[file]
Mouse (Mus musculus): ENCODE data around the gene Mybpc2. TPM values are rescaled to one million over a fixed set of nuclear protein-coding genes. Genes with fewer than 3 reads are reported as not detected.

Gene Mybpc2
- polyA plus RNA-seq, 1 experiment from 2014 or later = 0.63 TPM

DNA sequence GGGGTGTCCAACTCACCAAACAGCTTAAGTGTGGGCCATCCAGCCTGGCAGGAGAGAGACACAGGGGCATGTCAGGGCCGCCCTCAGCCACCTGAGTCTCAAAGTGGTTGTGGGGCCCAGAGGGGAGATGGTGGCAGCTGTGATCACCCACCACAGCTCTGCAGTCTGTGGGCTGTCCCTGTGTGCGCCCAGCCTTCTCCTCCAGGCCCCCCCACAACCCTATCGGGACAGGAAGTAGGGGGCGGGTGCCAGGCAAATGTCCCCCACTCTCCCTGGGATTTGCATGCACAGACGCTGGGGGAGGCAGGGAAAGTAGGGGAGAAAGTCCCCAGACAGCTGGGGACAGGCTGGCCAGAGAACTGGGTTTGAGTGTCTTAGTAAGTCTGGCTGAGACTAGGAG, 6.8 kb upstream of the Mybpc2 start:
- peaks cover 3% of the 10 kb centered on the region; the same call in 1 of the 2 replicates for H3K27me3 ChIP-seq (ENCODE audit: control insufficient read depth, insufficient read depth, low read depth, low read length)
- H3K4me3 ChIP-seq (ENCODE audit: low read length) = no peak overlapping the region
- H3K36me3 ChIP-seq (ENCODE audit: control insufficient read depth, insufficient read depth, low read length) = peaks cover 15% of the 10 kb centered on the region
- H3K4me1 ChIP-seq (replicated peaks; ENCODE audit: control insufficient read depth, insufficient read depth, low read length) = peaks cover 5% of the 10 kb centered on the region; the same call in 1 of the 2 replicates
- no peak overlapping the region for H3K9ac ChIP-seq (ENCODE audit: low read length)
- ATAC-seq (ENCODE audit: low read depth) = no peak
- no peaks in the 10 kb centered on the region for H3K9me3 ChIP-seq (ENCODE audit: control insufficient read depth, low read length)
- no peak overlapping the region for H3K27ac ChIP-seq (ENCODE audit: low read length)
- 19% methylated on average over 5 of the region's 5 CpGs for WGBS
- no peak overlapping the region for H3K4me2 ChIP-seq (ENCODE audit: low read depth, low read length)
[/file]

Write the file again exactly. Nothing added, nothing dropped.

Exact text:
Mouse (Mus musculus): ENCODE data around the gene Mybpc2. TPM values are rescaled to one million over a fixed set of nuclear protein-coding genes. Genes with fewer than 3 reads are reported as not detected.

Gene Mybpc2
- polyA plus RNA-seq, 1 experiment from 2014 or later = 0.63 TPM

DNA sequence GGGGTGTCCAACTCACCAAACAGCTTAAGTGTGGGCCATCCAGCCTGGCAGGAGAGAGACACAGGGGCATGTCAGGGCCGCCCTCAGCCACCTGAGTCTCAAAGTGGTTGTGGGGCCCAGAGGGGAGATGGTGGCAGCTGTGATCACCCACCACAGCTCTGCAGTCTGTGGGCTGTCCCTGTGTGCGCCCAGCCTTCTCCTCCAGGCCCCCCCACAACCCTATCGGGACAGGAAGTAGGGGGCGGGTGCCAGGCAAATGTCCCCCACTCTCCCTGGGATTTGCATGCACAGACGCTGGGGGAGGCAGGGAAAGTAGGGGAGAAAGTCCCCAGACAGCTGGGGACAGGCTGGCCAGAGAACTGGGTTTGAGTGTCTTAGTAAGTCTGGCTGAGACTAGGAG, 6.8 kb upstream of the Mybpc2 start:
- peaks cover 3% of the 10 kb centered on the region; the same call in 1 of the 2 replicates for H3K27me3 ChIP-seq (ENCODE audit: control insufficient read depth, insufficient read depth, low read depth, low read length)
- H3K4me3 ChIP-seq (ENCODE audit: low read length) = no peak overlapping the region
- H3K36me3 ChIP-seq (ENCODE audit: control insufficient read depth, insufficient read depth, low read length) = peaks cover 15% of the 10 kb centered on the region
- H3K4me1 ChIP-seq (replicated peaks; ENCODE audit: control insufficient read depth, insufficient read depth, low read length) = peaks cover 5% of the 10 kb centered on the region; the same call in 1 of the 2 replicates
- no peak overlapping the region for H3K9ac ChIP-seq (ENCODE audit: low read length)
- ATAC-seq (ENCODE audit: low read depth) = no peak
- no peaks in the 10 kb centered on the region for H3K9me3 ChIP-seq (ENCODE audit: control insufficient read depth, low read length)
- no peak overlapping the region for H3K27ac ChIP-seq (ENCODE audit: low read length)
- 19% methylated on average over 5 of the region's 5 CpGs for WGBS
- no peak overlapping the region for H3K4me2 ChIP-seq (ENCODE audit: low read depth, low read length)